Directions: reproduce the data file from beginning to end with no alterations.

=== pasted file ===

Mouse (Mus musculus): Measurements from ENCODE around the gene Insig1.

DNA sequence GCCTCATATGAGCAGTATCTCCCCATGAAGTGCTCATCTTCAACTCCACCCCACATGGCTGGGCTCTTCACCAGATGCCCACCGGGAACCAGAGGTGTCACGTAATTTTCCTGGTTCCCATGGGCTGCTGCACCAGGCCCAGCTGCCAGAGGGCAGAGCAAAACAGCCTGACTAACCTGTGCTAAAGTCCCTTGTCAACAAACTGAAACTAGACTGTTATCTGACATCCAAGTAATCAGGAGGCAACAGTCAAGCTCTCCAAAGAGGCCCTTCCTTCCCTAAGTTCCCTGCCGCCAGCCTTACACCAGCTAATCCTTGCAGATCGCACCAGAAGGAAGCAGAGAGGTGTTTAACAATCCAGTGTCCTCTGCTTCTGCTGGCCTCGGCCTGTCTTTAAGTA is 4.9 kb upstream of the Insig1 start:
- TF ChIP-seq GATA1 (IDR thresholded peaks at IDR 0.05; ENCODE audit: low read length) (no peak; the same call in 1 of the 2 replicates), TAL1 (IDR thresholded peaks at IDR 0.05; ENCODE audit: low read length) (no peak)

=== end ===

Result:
Mouse (Mus musculus): Measurements from ENCODE around the gene Insig1.

DNA sequence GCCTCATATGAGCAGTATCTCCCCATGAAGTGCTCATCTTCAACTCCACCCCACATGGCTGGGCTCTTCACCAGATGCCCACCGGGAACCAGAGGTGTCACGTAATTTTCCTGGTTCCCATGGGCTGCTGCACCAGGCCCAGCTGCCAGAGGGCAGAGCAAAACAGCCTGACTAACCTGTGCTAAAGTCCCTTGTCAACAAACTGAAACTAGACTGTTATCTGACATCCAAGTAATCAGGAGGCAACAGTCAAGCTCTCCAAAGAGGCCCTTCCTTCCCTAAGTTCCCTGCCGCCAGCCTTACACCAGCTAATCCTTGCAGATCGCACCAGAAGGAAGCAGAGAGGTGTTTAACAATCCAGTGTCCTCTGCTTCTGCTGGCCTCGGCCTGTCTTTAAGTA is 4.9 kb upstream of the Insig1 start:
- TF ChIP-seq GATA1 (IDR thresholded peaks at IDR 0.05; ENCODE audit: low read length) (no peak; the same call in 1 of the 2 replicates), TAL1 (IDR thresholded peaks at IDR 0.05; ENCODE audit: low read length) (no peak)